“I am the Living One; I was dead, and now look, I am alive for ever and ever!”

(Revelation 1:18a NIV)

“Dad, is there really no such thing as Santa Claus?”

My older daughter, Amy, then six years old and in the first grade, was sitting on the living room couch looking straight ahead. She was obviously trying to avoid eye contact with me. Heather, her three-year-old sister immediately stopped playing. She stood straight and quiet, suddenly very concerned.

Amy continued. “Ashley said that her mommy told her Santa Claus isn’t real, that he’s just made up. Is that true, Dad?”

I knew that Ashley’s parents had a strict “no Santa Claus” philosophy about Christmas. They wanted to make sure their children clearly understood the true meaning of Christmas.

I admired and respected their conviction, but I had believed in Santa Claus as a kid and finding out the truth later on didn’t cause me any psychological trauma or make me lose my faith in the reality of Jesus. I figured it would be much the same way for my kids. Only, my wife really liked to perpetuate the Santa fantasy.

Danni loves Christmas time and starts gearing up for it in November. By Thanksgiving Day she has Christmas music playing over the stereo and the movie, “White Christmas,” starring Bing Crosby and Danny Kaye, playing on the T.V. When our kids were young, talking about Santa Claus was her way of getting them as excited about Christmas as she was. That was about to change.

I’ve always tried to give honest answers to my children’s honest questions. The year before Amy had asked me where babies came from. I spent the better part of a day explaining it to her – mainly because everything I said prompted another question I’d have to tactfully answer. “But, how did Mommy get the egg in her tummy? If I eat eggs, will I have a baby?” Why couldn’t I have just told her that the stork brings babies?

Of course, having gone through that experience brilliantly prepared me for the Santa Claus question. Piece of cake, right? Riiiiight.

I explained to Amy and Heather that the real Santa Claus was a man named Saint Nicholas who was born three hundred years after Jesus. He became the bishop of Myra in Asia Minor. Godly and kind-hearted, he would give gifts to poor children at Christmas to remind people of the greatest gift of all – Jesus – God’s gift to us poor sinners. After Nicholas died people kept giving gifts to their children and to each other. The Dutch brought the custom to America. Their name for St. Nicolas was Sinter Klaas, which was Americanized to “Santa Claus.”

Brilliant! My children listened to me with rapt attention. I am a master communicator. Just then Danni came home from work.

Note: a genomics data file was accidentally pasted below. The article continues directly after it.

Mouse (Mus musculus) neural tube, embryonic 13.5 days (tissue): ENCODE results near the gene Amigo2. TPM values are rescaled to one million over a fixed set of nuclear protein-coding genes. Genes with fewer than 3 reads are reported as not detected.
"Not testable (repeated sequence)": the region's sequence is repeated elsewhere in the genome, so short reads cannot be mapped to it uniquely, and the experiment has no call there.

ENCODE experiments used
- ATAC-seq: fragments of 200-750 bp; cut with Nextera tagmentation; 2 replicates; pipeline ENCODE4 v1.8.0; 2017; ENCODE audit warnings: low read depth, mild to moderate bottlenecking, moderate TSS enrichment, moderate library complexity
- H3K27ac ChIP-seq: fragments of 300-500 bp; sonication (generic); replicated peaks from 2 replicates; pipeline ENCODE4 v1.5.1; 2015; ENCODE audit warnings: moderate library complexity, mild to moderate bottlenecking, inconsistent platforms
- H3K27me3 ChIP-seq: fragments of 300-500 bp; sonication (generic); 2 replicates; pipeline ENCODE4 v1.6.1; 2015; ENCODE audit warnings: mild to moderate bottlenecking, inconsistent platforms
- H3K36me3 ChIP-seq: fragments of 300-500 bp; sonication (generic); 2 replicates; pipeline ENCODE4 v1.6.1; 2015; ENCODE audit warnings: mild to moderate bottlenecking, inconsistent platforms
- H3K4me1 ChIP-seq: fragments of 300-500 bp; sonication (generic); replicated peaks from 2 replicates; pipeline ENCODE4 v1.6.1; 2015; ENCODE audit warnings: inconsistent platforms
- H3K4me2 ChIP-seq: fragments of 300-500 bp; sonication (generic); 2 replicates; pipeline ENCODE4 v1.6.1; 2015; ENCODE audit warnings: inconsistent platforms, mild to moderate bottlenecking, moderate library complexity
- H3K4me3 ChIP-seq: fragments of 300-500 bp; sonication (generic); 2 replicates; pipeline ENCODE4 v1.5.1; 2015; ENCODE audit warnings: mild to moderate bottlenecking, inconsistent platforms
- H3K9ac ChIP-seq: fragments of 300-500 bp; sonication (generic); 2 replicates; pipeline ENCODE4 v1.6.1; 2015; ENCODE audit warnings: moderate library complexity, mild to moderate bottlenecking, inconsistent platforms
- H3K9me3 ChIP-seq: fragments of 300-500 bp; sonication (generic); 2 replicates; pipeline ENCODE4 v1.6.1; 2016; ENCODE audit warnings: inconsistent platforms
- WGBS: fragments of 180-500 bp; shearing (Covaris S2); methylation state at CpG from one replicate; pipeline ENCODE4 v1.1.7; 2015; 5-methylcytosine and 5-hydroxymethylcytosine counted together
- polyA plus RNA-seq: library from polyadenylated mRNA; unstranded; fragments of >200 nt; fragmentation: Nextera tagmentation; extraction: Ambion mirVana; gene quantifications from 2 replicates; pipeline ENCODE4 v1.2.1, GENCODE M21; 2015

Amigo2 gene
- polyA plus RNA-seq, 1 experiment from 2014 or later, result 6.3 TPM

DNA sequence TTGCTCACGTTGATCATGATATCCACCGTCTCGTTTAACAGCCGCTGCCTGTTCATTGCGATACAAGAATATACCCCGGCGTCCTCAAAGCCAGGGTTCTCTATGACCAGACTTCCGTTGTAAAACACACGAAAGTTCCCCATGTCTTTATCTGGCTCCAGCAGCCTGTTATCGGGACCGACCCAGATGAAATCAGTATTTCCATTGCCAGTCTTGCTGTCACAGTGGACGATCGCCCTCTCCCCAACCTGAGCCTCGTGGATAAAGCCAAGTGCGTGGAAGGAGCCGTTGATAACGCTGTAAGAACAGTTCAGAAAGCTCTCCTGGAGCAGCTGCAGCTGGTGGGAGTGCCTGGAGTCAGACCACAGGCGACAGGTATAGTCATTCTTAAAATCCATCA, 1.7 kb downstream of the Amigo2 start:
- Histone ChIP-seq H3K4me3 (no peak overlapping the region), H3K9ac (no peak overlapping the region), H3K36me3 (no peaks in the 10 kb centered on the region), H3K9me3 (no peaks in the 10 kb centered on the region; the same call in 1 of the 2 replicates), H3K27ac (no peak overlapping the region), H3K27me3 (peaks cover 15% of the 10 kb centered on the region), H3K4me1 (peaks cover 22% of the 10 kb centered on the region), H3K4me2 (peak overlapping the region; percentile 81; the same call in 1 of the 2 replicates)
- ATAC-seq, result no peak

It was three days before Christmas and school was out for the holidays. Danni walked into the door humming “Jingle Bells,” and chimed in glee, “Are you girls excited about what Santa is going to bring you for Christmas?”

Amy, still motionless on the couch, and still looking straight ahead, said matter-of-factly, “Santa Claus is dead.”

“Wh, what?!?” Danni gasped. “Who told you that?”

“Daddy told us Santa Claus died.”

Three-year-old Heather then burst into tears, “O Mommy! Santa died! SAN – sob, sob – TA – sob – DIED!”

So much for “Mr. Master Communicator.” All my kids got from my brilliant explanation was that Nicholas had died. The look Danni shot me suggested that I might be next.

“But Jesus still lives, girls,” I said, “And He’s the real reason we celebrate Christmas.  If we give and receive gifts at Christmas to remember Jesus as the greatest Christmas gift of all, then, we also honor the memory of Saint Nicholas. Besides, because God gave us Jesus, Saint Nicholas is with Him in heaven right now!”

Great save, huh? Well, almost.

It remained a bit tense in the house that evening and the kids didn’t want me to tell them a bedtime story that night. They probably thought I would kill the Easter Bunny, too.

Christmas morning, however, put everything right. Gifts were opened. Toys were enjoyed. Excitement reigned. All was well. Well, almost.

Later that morning our neighbor’s little four-year-old daughter, Michele, came to play with Amy and Heather. The first thing she asked them when she walked in was “What did Santa bring you for Christmas?”

There was a brief silence. Then, I heard both my girls say in unison, “Santa’s dead.”

I went for a walk.

Death entered into this world when the first man, Adam, sinned against God. Through Adam, death spread to every person (Rm. 5:12). But, God gave us the gift of Jesus to save us from the curse of sin and death. Jesus, fully God, became fully man. He was born as a man. He lived as a man. And, Jesus died as a man for all mankind. But, death could not hold Him!  

He was raised from the dead and now reigns eternally as “the Wonderful Counselor, Mighty God, Everlasting Father, Prince of Peace” (Is. 9:6). Jesus conquered death with life and now we can live forever with Him. The gift of Jesus is the gift of life.  

He has given us this gift. In the spirit of Christmas, let’s follow the example of Saint Nicolas and let’s give the gift of life to others. Then, they also can celebrate with us the greatest gift of all – the LIVING Son of God.  

© Paul R Downing

Join Our Newsletter